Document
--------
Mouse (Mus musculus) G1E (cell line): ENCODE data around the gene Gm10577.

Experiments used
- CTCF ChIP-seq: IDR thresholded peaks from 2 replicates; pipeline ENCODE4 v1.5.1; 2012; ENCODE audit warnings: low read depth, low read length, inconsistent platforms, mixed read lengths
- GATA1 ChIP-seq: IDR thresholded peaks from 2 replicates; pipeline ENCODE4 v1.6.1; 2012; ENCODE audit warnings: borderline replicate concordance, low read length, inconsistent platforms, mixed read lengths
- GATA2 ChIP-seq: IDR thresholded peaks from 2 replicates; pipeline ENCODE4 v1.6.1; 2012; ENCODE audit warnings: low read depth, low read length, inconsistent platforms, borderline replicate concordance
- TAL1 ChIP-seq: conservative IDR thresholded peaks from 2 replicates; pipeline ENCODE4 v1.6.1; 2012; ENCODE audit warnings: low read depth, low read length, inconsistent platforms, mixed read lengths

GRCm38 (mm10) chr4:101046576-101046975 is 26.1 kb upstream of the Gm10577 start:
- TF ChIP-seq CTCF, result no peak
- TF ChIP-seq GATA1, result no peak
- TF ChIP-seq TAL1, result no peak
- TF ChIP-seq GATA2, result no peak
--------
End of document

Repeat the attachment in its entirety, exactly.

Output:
Mouse (Mus musculus) G1E (cell line): ENCODE data around the gene Gm10577.

Experiments used
- CTCF ChIP-seq: IDR thresholded peaks from 2 replicates; pipeline ENCODE4 v1.5.1; 2012; ENCODE audit warnings: low read depth, low read length, inconsistent platforms, mixed read lengths
- GATA1 ChIP-seq: IDR thresholded peaks from 2 replicates; pipeline ENCODE4 v1.6.1; 2012; ENCODE audit warnings: borderline replicate concordance, low read length, inconsistent platforms, mixed read lengths
- GATA2 ChIP-seq: IDR thresholded peaks from 2 replicates; pipeline ENCODE4 v1.6.1; 2012; ENCODE audit warnings: low read depth, low read length, inconsistent platforms, borderline replicate concordance
- TAL1 ChIP-seq: conservative IDR thresholded peaks from 2 replicates; pipeline ENCODE4 v1.6.1; 2012; ENCODE audit warnings: low read depth, low read length, inconsistent platforms, mixed read lengths

GRCm38 (mm10) chr4:101046576-101046975 is 26.1 kb upstream of the Gm10577 start:
- TF ChIP-seq CTCF, result no peak
- TF ChIP-seq GATA1, result no peak
- TF ChIP-seq TAL1, result no peak
- TF ChIP-seq GATA2, result no peak